Colorado's state treasurer may earn up to $150,000 annually -- in addition to his $68,500 state salary -- under a contract to consult for his former real estate investment company.
Republican State Treasurer Walker Stapleton
, elected this fall, is the second Colorado elected official to continue consulting with a former employer.
Secretary of State Scott Gessler plans to work for his former law firm
, which specializes in elections law, up to 20 hours a month. Gessler said he can't support his family on his $68,500 annual state salary.
As with Gessler, questions about conflict of interest -- or at least the appearance of it -- are being raised about Stapleton's work, which could be up to 50 hours a month.
Colorado Ethics Watch
, a government watchdog group, is looking into both moonlighting cases to determine whether to file a complaint with the state.
"As state treasurer, they're supposed to be investing for the state of Colorado. What if there are state funds that are invested in this company?" asked Luis Toro, director of Colorado Ethics Watch. "There are different sets of laws for different officials and we're still wading through all of that."
Stapleton's office issued a response saying his outside consulting with his previous firm -- SonomaWest -- isn't a problem.
"There is no conflict of interest with respect to his duties as Colorado's Treasurer," wrote Deputy Treasurer Brett Johnson in an e-mail. "SonomaWest does not operate within the realm of public finance. While Treasurer Stapleton has discussed this matter with the AG's office, he has not asked for a formal ruling on this matter because the relationship with SonomaWest
does not represent any conflict of interest in any shape or form."
Johnson said he isn't sure how much time Stapleton will spend consulting for his old company.
Stapleton stepped down as chairman, president and CEO of SonomaWest Holdings Inc.
, his family's publicly traded real estate company, on Dec. 31, just before taking office as state treasurer, a full-time job.
In a filing with the Securities and Exchange Commission in early January, SonomaWest said he would continue to provide consulting for $250 an hour,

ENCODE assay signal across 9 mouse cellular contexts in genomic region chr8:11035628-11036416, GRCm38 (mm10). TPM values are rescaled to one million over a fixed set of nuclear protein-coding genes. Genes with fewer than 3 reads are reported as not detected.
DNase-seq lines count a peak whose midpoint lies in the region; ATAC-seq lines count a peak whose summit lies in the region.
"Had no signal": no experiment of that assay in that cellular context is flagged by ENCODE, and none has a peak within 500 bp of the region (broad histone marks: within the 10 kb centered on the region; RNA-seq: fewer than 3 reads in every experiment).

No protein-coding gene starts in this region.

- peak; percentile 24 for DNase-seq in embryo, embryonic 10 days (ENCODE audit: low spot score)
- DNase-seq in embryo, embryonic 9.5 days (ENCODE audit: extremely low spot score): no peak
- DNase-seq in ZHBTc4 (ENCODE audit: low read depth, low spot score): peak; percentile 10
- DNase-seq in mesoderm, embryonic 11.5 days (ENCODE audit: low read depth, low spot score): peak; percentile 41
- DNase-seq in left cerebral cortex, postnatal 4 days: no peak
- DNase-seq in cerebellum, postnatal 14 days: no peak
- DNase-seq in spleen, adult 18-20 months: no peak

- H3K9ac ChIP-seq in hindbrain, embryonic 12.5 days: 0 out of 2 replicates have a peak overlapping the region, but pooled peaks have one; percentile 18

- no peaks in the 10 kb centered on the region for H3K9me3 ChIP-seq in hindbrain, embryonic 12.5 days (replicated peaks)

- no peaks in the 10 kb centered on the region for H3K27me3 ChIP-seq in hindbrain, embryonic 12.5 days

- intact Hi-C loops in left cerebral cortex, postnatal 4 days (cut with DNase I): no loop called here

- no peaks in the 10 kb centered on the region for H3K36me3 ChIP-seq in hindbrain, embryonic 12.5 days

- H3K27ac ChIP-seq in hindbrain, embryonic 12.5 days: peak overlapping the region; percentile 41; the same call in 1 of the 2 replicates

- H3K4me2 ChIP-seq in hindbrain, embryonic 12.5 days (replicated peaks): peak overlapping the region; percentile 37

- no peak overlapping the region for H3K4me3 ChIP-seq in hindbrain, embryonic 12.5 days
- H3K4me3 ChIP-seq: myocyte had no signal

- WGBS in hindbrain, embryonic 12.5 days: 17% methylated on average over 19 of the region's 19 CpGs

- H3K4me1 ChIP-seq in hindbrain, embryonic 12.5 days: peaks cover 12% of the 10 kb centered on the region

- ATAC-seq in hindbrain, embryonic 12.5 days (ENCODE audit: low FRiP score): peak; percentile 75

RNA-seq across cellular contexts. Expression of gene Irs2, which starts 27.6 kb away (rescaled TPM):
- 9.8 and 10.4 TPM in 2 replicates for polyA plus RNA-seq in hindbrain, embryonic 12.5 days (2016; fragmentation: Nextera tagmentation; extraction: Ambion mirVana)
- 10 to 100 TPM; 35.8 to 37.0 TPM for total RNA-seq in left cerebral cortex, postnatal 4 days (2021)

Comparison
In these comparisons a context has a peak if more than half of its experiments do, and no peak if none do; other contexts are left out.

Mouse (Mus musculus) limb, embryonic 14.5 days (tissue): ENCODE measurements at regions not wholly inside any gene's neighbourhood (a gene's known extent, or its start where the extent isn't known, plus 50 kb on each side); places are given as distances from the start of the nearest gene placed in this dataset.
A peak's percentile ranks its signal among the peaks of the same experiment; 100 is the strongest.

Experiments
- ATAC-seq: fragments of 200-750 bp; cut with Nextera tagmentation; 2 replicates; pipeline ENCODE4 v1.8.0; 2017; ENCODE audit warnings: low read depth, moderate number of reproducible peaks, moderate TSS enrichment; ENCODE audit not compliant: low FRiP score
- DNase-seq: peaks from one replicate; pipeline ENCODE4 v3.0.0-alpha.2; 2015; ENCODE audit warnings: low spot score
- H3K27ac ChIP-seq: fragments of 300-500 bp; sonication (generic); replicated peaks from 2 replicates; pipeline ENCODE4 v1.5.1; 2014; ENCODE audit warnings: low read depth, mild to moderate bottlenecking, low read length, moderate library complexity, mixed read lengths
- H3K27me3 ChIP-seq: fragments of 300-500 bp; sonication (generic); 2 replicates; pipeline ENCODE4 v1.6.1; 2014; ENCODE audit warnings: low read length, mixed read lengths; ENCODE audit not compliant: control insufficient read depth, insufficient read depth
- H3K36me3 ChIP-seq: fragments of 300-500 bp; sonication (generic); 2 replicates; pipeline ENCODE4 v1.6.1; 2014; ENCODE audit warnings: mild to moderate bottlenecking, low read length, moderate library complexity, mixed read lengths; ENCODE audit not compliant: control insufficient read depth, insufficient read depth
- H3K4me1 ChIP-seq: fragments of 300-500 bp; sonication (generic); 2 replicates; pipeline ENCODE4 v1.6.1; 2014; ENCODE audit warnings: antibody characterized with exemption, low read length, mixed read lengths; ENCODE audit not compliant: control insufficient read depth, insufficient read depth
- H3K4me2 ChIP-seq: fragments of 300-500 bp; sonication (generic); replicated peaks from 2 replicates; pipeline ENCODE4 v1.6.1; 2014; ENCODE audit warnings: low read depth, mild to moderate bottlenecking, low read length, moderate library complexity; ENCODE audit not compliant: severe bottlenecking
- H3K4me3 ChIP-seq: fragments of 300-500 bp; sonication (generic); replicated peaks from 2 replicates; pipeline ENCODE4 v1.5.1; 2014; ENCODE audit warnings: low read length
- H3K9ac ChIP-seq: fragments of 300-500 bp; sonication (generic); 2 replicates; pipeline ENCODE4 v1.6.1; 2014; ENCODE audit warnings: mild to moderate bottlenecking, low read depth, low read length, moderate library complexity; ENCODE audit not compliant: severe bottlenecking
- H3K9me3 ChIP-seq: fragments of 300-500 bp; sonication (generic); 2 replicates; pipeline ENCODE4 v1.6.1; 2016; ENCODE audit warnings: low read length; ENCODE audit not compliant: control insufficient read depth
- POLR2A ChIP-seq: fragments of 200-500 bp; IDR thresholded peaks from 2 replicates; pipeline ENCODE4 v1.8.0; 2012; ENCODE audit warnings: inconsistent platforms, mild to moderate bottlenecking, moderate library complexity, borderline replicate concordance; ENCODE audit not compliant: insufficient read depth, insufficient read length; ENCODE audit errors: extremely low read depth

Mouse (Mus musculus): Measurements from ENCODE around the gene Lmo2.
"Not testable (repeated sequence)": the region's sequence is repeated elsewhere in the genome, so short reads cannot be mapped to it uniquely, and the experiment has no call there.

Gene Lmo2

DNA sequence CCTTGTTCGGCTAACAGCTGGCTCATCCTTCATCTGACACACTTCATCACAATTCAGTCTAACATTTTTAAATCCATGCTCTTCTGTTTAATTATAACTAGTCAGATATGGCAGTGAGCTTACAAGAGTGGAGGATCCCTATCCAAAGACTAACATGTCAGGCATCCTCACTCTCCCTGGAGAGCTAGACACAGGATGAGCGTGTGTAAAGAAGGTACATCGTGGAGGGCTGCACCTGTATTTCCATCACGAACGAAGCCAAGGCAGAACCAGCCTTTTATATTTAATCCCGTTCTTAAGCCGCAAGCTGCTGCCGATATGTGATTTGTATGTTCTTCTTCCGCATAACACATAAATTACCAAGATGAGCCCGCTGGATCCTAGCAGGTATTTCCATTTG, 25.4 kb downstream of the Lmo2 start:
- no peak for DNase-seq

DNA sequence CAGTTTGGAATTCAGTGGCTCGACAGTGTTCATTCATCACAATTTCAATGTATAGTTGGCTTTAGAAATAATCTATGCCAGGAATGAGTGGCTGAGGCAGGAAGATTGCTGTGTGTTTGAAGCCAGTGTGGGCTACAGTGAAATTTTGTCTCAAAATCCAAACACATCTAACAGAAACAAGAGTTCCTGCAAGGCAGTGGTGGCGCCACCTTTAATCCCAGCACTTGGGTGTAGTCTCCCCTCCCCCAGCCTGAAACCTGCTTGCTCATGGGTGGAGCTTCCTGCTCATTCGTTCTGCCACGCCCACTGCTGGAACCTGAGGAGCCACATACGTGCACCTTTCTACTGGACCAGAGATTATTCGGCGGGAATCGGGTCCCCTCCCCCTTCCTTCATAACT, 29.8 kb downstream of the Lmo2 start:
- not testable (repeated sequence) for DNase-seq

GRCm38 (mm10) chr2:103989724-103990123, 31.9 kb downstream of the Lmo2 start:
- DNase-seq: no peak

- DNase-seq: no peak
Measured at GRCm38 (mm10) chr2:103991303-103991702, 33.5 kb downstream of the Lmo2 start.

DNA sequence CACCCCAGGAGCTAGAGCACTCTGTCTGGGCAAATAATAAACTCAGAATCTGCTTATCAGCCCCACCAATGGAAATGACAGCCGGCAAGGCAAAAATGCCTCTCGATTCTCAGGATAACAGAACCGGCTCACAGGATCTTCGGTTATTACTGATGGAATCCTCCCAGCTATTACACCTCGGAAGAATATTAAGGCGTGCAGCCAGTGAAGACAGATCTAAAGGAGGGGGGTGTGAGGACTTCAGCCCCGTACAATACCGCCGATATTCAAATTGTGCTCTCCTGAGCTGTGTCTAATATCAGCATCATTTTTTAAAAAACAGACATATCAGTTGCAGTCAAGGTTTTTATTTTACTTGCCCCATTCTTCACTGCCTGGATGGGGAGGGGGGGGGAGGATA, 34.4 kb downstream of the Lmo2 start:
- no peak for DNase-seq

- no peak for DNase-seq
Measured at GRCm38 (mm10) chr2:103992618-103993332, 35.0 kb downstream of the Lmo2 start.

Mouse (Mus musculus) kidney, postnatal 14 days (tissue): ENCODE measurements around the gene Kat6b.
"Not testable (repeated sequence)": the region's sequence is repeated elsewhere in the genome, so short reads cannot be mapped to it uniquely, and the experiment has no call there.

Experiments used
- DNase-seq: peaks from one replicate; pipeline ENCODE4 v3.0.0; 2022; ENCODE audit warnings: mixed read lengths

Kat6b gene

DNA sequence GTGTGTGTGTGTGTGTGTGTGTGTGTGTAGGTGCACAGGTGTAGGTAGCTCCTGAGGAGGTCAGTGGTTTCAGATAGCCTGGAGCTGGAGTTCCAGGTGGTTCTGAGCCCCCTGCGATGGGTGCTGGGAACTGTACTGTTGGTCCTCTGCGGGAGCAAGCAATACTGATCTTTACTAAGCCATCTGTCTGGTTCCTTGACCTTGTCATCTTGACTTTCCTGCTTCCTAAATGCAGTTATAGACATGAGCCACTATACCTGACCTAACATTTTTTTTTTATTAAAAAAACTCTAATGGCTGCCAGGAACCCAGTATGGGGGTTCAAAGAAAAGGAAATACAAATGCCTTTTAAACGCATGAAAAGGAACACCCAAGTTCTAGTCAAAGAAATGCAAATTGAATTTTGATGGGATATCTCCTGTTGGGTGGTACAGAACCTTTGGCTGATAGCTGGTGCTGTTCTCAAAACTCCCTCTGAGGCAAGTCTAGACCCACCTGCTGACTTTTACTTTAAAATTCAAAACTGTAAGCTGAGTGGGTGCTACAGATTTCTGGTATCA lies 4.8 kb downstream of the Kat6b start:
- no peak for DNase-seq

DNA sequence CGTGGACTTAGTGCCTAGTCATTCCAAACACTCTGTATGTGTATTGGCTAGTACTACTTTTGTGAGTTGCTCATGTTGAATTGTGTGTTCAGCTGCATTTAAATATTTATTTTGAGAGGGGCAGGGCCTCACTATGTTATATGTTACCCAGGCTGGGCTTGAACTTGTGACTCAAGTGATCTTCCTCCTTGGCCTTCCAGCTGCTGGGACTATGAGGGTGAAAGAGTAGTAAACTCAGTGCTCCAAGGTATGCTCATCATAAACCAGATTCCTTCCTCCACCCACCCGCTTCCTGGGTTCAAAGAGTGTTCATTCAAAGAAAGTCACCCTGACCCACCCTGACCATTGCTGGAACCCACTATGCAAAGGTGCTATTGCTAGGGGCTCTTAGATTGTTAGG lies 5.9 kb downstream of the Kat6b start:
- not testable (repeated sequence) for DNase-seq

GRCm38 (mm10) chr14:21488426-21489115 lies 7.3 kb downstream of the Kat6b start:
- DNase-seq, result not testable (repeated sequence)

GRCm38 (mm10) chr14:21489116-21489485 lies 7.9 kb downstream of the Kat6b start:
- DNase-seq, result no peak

up to a maximum of $150,000 a year. The contract is between SonomaWest and Rocky Mountain Trust LLC, a company that Stapleton created in late December, according to records with the Colorado Secretary of State. The company's controller confirmed in an e-mail that Stapleton will continue to consult with the company while his father takes over as president, CEO and chairman for a salary of $60,000 a year.
Stapleton earned more than $431,000 from SonomaWest in 2009, according to SEC filings. A member of a prominent Denver family headed by Ben Stapleton, for whom Denver's old Stapleton Airport was named, Stapleton is also a second cousin of former President George H.W. Bush; Barbara Bush donated $1,000 to Stapleton's campaign.
Stapleton put more than $200,000 of his own money
to his campaign for treasurer, in which he narrowly defeated the Democratic incumbent. At one point during the campaign, Stapleton referred to talking about his 1999 San Francisco drunken-driving arrest as "being forced to eat a doo-doo sandwich."
Two people were injured in that accident in which Stapleton ran a red light
and drove into a cab.
The state treasurer's office invests the state's money in an effort to maximize investments.
The state's voters should be concerned about the moonlighting, said Elena Nunez, project director for Colorado Common Cause.
"It's problematic. The people of Colorado elected them to carry out full-time jobs, arguably more than full-time jobs," Nunez said. "It calls into question where their priorities are."
Mark Grueskin, an election lawyer who's worked in Colorado since the mid-1980s, said Colorado's elected officials are poorly paid compared to those in other states.
"I don't think anyone would dispute the fact that the payscales of these statewide jobs need to be updated and improved significantly," he said. "To no small extent, it's the appearance as much as the reality that affects public officials. The problem for the officials themselves is that the credibility of their decision-making is affected when people perceive that there were reasons other than the public's best interest that helped shape their decision-making."
The perception might be different if Stapleton or Gessler decided to pursue woodworking to make extra cash, Grueskin said. "You're better off making bookcases than rendering the kind of professional services you're talking about here."
While Gessler asked the Colorado attorney general to review his consulting arrangement with his former law firm, Stapleton hasn't filed such a request, said AG spokesman Mike Saccone. He said he couldn't release Gessler's request because it is considered attorney-client privilege.
Attorney General John Suthers teaches classes at the University of Colorado in Colorado Springs and at the University of Denver Law School, Saccone said. "That doesn't seem to present any conflict of interest," Colorado Ethics Watch's Toro said of Suthers teaching law or criminal just classes at universities.